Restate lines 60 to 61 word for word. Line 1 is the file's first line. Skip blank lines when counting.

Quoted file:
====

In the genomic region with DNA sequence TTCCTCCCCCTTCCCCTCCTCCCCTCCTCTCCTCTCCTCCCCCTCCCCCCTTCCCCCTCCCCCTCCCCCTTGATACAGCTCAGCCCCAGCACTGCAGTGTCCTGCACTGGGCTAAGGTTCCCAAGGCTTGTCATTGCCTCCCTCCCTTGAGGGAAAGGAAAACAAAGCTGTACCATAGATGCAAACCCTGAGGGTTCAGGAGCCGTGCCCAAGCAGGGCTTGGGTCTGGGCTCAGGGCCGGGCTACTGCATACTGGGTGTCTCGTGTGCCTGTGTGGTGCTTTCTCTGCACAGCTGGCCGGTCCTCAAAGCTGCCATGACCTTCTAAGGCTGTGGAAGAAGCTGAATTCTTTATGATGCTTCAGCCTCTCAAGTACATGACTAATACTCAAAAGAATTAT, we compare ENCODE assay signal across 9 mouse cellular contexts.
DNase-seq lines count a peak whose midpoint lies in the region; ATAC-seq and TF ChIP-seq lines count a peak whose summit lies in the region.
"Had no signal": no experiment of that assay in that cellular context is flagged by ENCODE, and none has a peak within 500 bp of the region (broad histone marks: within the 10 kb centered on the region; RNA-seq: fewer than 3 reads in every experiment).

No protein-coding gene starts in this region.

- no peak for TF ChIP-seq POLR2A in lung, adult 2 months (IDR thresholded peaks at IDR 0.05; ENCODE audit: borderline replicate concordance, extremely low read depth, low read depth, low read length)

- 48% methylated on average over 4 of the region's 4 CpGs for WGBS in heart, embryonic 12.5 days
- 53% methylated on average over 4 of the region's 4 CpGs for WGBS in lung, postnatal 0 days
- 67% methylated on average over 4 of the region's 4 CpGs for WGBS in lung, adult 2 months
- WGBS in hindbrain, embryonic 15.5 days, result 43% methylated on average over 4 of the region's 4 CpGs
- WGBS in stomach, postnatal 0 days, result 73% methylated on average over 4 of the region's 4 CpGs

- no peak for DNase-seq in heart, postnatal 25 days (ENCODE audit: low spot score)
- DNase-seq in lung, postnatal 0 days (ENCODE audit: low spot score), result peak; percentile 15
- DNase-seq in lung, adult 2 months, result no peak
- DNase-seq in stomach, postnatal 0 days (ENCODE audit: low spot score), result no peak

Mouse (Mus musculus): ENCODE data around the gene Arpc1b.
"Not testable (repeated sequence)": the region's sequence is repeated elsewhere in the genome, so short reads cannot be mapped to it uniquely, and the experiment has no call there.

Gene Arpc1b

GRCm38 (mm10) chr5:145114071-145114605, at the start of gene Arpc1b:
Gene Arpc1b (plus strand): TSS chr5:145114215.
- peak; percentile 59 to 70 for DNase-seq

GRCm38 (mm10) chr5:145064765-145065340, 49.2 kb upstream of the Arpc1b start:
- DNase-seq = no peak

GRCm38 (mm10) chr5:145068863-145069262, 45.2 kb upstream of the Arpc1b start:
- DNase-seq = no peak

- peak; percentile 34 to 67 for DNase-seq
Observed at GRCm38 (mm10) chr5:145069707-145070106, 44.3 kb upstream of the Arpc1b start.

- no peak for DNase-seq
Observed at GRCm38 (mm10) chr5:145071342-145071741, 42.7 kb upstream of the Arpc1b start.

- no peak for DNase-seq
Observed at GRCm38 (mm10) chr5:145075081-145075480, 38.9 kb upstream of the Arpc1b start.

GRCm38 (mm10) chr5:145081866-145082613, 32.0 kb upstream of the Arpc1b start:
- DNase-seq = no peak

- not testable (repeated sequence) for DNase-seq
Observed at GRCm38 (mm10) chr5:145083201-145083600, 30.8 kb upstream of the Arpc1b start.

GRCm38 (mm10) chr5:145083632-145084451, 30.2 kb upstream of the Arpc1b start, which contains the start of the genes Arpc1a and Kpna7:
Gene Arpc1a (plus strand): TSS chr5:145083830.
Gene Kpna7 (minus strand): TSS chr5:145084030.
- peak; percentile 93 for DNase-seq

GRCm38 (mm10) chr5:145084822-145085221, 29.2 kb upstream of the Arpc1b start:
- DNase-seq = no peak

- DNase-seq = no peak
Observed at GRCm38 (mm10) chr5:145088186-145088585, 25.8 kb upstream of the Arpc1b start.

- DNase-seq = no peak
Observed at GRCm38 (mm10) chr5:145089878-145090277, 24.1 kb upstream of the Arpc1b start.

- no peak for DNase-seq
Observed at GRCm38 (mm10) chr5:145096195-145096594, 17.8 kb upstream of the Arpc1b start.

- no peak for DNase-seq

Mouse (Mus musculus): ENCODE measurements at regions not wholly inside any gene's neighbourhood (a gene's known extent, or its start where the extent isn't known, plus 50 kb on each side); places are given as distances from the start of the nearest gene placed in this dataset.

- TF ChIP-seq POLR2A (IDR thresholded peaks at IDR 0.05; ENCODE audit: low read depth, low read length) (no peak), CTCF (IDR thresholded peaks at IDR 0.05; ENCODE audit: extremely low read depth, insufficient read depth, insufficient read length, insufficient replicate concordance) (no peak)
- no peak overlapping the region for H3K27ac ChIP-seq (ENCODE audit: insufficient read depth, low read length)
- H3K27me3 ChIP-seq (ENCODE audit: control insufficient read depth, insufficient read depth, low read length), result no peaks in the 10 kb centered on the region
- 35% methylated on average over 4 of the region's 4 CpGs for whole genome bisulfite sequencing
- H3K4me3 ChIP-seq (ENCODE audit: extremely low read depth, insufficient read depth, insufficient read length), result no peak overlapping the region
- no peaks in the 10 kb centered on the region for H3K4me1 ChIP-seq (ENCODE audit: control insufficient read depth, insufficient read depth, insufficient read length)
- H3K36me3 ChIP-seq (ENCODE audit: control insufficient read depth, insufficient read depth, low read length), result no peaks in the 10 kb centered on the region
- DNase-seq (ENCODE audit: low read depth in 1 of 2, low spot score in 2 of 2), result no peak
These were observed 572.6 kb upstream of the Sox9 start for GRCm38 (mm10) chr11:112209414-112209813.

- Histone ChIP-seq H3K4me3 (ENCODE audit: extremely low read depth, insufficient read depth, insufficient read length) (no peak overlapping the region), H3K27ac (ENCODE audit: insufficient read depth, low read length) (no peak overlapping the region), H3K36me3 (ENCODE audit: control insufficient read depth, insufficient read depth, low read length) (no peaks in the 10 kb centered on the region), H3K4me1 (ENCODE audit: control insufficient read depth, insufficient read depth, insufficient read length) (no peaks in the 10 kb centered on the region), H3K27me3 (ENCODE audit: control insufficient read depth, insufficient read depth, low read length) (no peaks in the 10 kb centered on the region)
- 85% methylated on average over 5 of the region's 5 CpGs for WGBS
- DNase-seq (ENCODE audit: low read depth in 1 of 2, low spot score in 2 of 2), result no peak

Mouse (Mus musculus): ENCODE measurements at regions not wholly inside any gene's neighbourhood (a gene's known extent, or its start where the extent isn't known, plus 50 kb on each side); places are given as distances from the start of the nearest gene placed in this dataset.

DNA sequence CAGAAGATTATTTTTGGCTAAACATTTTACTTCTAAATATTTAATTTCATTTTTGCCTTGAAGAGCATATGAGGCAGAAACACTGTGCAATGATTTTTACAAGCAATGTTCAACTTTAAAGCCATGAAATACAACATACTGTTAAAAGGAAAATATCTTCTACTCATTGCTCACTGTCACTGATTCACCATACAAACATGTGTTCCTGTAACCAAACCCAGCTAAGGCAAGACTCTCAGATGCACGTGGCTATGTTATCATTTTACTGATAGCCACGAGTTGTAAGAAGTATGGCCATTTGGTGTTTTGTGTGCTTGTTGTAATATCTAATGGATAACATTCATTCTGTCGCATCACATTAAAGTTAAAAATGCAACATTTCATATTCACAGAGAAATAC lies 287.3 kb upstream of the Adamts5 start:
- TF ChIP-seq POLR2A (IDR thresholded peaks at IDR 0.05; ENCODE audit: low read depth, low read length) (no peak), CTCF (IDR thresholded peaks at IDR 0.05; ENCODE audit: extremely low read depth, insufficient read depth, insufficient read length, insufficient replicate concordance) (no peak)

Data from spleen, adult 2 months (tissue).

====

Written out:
- DNase-seq (ENCODE audit: low read depth in 1 of 2, low spot score in 2 of 2), result no peak

Mouse (Mus musculus): ENCODE measurements at regions not wholly inside any gene's neighbourhood (a gene's known extent, or its start where the extent isn't known, plus 50 kb on each side); places are given as distances from the start of the nearest gene placed in this dataset.